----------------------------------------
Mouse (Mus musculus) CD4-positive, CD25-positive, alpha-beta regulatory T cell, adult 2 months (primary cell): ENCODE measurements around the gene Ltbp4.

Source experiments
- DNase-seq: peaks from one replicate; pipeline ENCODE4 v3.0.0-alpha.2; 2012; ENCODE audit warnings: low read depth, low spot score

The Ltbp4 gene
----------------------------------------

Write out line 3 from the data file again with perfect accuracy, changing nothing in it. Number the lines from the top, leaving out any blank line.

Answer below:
- DNase-seq: peaks from one replicate; pipeline ENCODE4 v3.0.0-alpha.2; 2012; ENCODE audit warnings: low read depth, low spot score